It saddens me when a name from “the good ol’ days” (and to a twentysomething like me that’s everything from the early 90’s to the zeroes) gets dragged through the mud in the name of “rebooting” the franchise. Nine out of ten times, you end up with a travesty that gets brought to life purely to profit from the nostalgia invoked by it. It’s a shame, and it rubs me the wrong way. It especially rubs me the wrong way when it’s done to one of my favorite franchises. Enter Legacy of Kain.
For those who do not know, LoK was pretty succesful in the late nineties and early zeroes. Games like Legacy of Kain: Soul Reaver and Blood Omen were praised for their innovative story and setting, and even later installments like Defiance were well-received and surely put Crystal Dynamics (which has been swallowed by Square Enix if I am not mistaken) on the map. What made the franchise shine was the intriguing gothic setting, a story about destiny and time travel (though I didn’t dig that part for reasons explained earlier) and really cool characters. However, after the release of Defiance, silence cloaked the franchise…until this year.
Recently, Nosgoth was revealed: a multiplayer, team-paced third-person action game, portraying the fight between the humans and vampire clans of Nosgoth. Though the announcement of a new game in the world of LoK hyped me at first, the realization that we would be moving from character-based, story-driven games to an attempt to milk the recent success of free-to-play games felt like a stab into heart of my inner fanboy. This franchise offers so much more than just an excuse for random battles between teams of teenager-controlled avatars!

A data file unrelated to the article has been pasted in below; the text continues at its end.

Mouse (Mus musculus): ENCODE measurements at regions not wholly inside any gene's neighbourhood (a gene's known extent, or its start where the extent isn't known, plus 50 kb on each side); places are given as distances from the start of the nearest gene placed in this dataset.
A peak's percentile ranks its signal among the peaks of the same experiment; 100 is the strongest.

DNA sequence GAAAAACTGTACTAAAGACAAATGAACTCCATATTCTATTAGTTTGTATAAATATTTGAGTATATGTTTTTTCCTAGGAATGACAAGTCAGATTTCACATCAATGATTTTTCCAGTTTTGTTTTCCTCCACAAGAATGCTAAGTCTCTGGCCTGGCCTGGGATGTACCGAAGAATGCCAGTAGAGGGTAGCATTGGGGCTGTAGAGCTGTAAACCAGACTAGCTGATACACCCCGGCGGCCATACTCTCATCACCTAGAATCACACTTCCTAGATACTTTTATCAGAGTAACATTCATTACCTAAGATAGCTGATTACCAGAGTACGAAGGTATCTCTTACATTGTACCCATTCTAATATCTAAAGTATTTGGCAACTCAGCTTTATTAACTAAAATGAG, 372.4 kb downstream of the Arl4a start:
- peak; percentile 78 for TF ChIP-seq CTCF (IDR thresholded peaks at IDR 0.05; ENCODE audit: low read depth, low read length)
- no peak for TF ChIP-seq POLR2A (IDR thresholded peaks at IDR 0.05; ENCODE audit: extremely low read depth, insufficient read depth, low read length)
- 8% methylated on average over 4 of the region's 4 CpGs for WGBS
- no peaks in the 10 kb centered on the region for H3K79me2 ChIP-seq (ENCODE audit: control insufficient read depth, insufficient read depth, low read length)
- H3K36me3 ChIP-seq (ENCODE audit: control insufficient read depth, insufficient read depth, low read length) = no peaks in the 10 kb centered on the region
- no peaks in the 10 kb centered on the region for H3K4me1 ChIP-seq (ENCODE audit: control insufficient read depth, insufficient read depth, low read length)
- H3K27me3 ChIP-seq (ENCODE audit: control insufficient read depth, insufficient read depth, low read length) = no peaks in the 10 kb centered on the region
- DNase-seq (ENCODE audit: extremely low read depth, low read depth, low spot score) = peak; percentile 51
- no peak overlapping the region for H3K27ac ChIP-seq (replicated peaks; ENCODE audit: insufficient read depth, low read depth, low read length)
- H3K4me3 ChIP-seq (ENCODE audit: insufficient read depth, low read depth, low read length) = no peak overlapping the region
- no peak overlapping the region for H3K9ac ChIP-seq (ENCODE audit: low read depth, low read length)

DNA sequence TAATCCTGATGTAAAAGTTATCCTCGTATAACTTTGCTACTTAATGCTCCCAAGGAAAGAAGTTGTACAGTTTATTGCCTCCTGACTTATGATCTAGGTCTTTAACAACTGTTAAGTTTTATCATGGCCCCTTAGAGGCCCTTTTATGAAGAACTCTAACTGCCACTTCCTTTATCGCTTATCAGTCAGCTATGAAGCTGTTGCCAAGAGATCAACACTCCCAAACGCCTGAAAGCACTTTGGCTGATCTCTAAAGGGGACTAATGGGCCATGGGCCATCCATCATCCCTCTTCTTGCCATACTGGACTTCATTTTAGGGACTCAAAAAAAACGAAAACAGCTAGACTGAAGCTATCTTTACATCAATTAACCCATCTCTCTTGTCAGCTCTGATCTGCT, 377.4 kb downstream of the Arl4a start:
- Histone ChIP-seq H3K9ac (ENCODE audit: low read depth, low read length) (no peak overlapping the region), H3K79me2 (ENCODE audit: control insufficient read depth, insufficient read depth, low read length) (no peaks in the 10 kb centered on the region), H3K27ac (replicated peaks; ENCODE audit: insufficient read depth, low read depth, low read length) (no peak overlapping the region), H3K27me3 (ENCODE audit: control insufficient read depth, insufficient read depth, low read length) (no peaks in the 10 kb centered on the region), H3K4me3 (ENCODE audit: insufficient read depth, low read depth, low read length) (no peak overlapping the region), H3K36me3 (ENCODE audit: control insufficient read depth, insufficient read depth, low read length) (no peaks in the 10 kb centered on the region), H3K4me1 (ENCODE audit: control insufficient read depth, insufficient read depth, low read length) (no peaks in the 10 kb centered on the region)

Why not utilize the rich setting created by the previous games and create something appropriate? Why has no one ever suggested a RPG based in Nosgoth? Have us create our own vampire from one of the clans, navigating him through the bloody and dangerous politics of Nosgoth’s monstrous bloodsuckers. Heck, even a MMORPG would be something I would endorse. As long as the product would capitalize on the strong points of the original games: intense combat, enganging action-adventure elements and a daunting storyline about fate, time and the role we play in the grand scheme of things.
Does Nosgoth use any of this? Doesn’t look like it. Can I already say if I won’t like Nosgoth? Not really, but the game will have a damn hard time of convincing me. That is, unless they find a way to combine squad-based action with a storyline that has cool dialogues like this one.
Well, one never knows. But one can have a bad, bad feeling.